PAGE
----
I've tried to fight it.  I have closed my eyes and said “NO! NO! NO!  There is a proper way to do tasks without copying and pasting,” but it's simply not true.  I have tried many different techniques, have asked many other Scrum teams, but everyone essentially copy and pastes the same set of tasks.  The problem is, you don't know the tasks for most backlog items until you have had some kind of design session to decide how you are going to implement the solution.  I just cannot see a way around that simple plain fact.  So, what we end up doing is making up templates and tasks that are generic.

Product Ownership

Scrum says there should be one product owner.  I agree with this point.  In theory it works great.  In practice it ends up putting a whole product's life into the hands of one person.  Which person?  Well, if you make that person someone high up in the organization, they won't be the product owner for the team, but rather the boss.  The team will just do whatever the product owner says and stop being autonomous and self-managing.  If you choose someone lower in the organization, you end up having someone who cannot make decisions, and now you have all these high up business people, who are basically worthless, trying to find ways to be worthwhile (which usually results in them abusing the poor product owner.)  I like to call this the “product renter.”

Scrum Meetings

These seem like a really good idea on the surface level.  As a ScrumMaster, I tried to make these work correctly.  15 minute stand up meetings, you say what you did, what you will do, and what's impeding you.  The problem is, if you are working together doing pair programming, and “swarming” on backlogs, you already know what is going on and you are just repeating some rhetoric.  If you are not working together on backlogs and are working in isolation, 15 minutes is not enough time.  So what ends up happening is you either have a 1 hour long meeting where everyone talks about technical details of issues they are having, or you have a 15 minutes meeting where everyone repeats the same stuff everyone already knows.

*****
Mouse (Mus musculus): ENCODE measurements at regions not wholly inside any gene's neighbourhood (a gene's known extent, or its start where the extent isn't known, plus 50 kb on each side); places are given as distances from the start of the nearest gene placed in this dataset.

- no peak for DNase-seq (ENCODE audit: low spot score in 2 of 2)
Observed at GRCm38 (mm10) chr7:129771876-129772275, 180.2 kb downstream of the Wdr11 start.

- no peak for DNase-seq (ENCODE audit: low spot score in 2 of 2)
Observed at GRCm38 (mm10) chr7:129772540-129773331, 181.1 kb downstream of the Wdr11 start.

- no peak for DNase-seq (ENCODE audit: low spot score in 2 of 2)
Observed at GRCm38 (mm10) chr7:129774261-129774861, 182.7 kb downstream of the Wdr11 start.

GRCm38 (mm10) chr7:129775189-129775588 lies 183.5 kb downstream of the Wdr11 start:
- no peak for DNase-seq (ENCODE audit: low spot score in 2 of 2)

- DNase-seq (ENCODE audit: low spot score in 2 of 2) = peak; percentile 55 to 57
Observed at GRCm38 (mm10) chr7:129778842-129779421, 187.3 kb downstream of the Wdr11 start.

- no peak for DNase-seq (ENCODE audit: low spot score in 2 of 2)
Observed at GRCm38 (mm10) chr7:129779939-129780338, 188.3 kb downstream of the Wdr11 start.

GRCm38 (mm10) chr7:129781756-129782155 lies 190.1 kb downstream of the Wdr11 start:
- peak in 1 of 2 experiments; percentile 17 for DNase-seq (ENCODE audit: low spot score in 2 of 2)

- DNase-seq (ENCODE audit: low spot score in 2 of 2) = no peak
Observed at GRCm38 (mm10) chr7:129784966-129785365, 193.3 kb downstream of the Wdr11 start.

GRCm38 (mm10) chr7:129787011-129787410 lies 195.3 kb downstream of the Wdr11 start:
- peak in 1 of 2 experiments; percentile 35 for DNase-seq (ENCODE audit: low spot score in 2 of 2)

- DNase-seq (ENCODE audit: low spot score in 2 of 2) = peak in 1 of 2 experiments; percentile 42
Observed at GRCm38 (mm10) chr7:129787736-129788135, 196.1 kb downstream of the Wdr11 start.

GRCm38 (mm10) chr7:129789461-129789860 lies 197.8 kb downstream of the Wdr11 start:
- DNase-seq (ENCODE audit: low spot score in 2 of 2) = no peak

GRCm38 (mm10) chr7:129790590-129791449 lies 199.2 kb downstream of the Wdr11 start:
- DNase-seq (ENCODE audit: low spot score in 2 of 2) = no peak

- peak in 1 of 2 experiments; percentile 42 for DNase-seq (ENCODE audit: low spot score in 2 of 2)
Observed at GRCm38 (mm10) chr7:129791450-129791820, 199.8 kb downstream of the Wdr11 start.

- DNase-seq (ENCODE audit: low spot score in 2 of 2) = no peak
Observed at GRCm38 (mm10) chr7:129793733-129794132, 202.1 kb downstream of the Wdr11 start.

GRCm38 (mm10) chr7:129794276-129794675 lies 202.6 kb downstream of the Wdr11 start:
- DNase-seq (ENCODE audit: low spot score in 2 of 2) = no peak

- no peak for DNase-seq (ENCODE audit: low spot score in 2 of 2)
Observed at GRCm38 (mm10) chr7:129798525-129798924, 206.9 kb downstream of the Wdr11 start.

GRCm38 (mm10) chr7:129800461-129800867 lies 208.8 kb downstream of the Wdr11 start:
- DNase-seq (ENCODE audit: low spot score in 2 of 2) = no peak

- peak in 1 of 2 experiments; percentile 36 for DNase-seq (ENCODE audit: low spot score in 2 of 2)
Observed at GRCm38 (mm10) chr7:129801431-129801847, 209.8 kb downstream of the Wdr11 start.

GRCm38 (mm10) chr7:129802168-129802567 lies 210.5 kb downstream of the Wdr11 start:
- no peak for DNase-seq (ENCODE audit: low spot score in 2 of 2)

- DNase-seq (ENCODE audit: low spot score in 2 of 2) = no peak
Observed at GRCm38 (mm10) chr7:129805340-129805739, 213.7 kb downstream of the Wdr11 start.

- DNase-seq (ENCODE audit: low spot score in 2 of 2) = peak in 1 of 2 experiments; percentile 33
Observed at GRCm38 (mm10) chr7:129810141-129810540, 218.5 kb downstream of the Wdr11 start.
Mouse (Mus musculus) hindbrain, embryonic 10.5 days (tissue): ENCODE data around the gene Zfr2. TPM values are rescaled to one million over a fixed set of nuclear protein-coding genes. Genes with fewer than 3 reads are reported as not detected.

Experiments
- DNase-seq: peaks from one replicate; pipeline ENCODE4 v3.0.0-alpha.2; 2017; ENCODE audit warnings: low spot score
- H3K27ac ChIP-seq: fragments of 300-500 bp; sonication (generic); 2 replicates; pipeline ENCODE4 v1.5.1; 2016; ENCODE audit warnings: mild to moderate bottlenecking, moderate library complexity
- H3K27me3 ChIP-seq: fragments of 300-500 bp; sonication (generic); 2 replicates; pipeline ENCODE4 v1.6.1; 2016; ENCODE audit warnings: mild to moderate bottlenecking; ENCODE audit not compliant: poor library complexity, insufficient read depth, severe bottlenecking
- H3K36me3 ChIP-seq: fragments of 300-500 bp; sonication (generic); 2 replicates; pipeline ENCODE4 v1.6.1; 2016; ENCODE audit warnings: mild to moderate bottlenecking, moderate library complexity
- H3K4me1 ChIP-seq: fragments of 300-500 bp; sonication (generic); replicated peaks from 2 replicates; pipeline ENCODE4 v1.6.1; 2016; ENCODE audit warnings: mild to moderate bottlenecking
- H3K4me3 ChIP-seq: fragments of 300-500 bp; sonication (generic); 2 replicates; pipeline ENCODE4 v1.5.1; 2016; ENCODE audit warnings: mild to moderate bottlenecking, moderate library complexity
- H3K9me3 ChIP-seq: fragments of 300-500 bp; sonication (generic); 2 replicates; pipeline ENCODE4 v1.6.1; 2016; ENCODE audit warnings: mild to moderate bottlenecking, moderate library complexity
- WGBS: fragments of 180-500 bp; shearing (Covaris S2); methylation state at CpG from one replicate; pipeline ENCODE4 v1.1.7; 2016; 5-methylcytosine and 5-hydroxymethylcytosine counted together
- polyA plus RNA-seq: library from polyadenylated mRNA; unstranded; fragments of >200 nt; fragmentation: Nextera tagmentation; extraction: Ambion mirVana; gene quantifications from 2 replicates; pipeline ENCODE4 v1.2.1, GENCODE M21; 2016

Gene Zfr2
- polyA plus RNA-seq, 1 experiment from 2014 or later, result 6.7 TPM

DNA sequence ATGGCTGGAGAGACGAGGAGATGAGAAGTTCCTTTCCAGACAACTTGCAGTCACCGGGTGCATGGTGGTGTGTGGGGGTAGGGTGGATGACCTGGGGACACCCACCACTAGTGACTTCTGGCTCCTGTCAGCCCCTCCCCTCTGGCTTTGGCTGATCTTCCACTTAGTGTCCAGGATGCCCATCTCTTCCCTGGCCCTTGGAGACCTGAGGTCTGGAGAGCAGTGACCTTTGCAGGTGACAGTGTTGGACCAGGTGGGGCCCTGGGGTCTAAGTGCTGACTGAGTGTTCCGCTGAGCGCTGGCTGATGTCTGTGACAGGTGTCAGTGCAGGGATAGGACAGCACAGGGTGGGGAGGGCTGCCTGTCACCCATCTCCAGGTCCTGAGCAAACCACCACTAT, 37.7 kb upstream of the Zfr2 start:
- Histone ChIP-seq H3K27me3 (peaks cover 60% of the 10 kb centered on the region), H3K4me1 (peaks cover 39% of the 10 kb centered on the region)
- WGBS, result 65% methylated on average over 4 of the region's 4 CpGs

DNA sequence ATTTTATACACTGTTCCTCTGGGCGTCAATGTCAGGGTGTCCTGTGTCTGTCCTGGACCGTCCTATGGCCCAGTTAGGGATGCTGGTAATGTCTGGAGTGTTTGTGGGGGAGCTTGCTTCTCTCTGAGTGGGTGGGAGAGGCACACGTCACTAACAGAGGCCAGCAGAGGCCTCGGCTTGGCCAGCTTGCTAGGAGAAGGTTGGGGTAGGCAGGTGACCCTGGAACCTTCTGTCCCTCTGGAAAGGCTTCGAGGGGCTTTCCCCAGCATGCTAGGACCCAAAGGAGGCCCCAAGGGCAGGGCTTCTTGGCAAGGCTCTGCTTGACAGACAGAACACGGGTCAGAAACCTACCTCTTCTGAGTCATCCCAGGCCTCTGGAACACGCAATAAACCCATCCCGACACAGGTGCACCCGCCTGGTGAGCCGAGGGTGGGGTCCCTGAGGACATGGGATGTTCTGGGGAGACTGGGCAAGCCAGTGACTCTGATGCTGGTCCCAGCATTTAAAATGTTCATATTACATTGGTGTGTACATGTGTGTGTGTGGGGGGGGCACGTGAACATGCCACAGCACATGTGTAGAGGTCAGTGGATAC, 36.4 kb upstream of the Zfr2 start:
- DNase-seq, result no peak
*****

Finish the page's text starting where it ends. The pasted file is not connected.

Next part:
What next then?

I don't think Scrum is particularly bad.  I actually like Scrum and think it can be a great process for a team that can help them to learn to use Agile techniques and vertically slice the system instead of trying to horizontally slice it.  The best parts of Scrum are really Agile.  Scrum is kind of forcing you to be Agile and do things like creating user stories, test driven development,  having always releasable code, etc.

I wrote about the Kanban before, and I am still thinking that it is the next evolution of Scrum, but I can't say because I haven't actually done a project using Kanban.  It seems to be the way that the Scrum project I am working on wants to evolve on its own.

So, why even use a process at all, or why not make our own?  Rules and process are important because they keep us from arguing about how things should be done, and they keep us from wasting time reinventing the wheel.  The trick is in having your process lightweight enough that it is not burdensome, but constraining enough that you can enforce good patterns and principles without having to argue about and debate them each time.

So my advice is to learn what you can from Scrum, but don't think it is the “be all end all.”  Scrum is a fad, it cannot last, at least not in the form it is now, because it has problems.  But hold onto those Agile principles you learn from using Scrum; those principles will last much longer, if not indefinitely.

About the author

John Sonmez

John Sonmez is the founder of Simple Programmer and a life coach for software developers. He is the best selling author of the book "Soft Skills: The Software Developer's Life Manual."